Green Energy in Maritime Applications
Diesel is 3,000 times more energy-dense than hydrogen at ambient conditions. If you compress hydrogen to 300 bar, that number reduces to 14 times. In order to enable long haul shipping trips without any harmful emissions, technological breakthroughs are needed for a safe, green fuel that can compete with fossil fuels.
The huge fuel demand, limited fuel-tank size, long travel distance in combination with the inability to re-fuel at open sea makes hydrogen in its pure form an unsuitable option as a fuel for large-scale application. However, there are opportunities for hydrogen carriers such as ammonia or methanol to be used as fuel.
In collaboration with Oxford University we are performing R&D on the application of green hydrogen compounds (methanol, ammonia, formic acid, etc.) as maritime fuels. In particular, we are:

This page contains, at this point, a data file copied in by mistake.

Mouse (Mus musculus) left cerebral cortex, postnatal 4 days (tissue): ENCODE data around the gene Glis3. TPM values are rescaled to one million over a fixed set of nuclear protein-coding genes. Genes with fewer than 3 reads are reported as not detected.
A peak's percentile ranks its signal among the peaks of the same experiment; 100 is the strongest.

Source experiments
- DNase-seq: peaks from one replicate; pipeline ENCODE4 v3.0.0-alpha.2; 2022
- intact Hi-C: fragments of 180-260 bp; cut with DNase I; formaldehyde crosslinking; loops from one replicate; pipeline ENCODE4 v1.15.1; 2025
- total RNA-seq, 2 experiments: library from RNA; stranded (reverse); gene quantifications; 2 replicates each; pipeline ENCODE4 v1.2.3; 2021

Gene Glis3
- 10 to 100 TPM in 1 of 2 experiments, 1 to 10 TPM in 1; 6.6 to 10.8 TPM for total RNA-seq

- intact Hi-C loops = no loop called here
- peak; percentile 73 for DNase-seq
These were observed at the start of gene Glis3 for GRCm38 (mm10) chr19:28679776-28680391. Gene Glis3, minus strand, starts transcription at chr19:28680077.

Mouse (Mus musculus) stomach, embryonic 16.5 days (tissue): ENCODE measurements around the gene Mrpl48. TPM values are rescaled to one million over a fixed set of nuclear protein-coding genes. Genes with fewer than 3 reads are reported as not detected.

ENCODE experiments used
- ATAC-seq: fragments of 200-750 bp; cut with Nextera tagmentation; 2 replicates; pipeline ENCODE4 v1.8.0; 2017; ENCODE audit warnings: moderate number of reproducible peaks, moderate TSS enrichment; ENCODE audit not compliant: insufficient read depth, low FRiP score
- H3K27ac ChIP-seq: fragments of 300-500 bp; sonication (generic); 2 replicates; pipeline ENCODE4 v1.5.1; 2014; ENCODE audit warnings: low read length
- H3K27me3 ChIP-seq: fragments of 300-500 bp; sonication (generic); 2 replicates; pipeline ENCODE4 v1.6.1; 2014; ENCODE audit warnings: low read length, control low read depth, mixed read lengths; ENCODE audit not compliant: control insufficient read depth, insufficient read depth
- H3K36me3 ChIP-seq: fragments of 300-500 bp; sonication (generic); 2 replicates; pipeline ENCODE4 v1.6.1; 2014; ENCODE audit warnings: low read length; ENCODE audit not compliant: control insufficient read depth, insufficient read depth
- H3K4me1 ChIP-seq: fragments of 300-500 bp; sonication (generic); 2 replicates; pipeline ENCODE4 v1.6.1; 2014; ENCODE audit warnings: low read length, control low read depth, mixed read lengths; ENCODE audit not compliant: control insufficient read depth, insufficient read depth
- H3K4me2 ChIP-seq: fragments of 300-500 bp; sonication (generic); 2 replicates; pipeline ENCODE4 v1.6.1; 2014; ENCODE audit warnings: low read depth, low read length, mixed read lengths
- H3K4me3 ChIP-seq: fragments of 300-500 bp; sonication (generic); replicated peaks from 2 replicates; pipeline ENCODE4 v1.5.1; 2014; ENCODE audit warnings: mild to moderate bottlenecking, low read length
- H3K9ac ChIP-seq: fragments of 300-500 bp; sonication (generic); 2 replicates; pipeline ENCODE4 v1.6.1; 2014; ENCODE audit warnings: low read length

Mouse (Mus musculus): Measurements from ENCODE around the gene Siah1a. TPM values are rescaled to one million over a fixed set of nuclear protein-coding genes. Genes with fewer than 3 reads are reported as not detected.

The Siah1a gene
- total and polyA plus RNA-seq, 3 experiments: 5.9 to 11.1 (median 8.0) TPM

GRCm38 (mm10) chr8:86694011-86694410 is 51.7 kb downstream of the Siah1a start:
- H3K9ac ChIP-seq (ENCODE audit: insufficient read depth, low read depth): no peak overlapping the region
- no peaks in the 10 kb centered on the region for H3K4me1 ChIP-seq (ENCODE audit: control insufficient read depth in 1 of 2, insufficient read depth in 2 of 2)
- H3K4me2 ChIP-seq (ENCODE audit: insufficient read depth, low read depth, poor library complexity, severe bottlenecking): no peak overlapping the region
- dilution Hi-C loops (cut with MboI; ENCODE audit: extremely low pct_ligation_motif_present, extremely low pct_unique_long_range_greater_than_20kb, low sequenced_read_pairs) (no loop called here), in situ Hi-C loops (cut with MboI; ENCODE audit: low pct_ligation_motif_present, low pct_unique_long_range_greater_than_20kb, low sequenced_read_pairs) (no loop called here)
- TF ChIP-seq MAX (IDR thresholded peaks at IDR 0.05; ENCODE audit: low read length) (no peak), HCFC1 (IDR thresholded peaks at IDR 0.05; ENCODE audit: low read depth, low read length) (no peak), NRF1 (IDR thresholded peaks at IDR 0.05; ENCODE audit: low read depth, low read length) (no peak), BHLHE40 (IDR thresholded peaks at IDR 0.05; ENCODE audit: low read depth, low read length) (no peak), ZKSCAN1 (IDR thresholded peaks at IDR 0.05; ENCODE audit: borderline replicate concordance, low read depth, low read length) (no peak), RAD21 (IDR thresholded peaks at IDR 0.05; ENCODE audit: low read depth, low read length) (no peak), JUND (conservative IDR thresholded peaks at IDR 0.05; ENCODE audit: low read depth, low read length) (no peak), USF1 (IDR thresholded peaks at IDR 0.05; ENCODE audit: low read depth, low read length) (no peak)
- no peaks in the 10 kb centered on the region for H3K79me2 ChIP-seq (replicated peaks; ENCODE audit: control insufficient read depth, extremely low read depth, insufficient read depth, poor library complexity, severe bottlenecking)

- Investigating technologies for the conversion of low carbon liquid fuels (LCLFs) to another form of energy (e.g. hydrogen or electricity);
- Optimizing the efficiency and sensitivity of some potential catalysts for hydrogen generation from LCLFs and fuel cell applications;
- Critically assessing current technologies in terms of technical feasibility and large-scale deployment.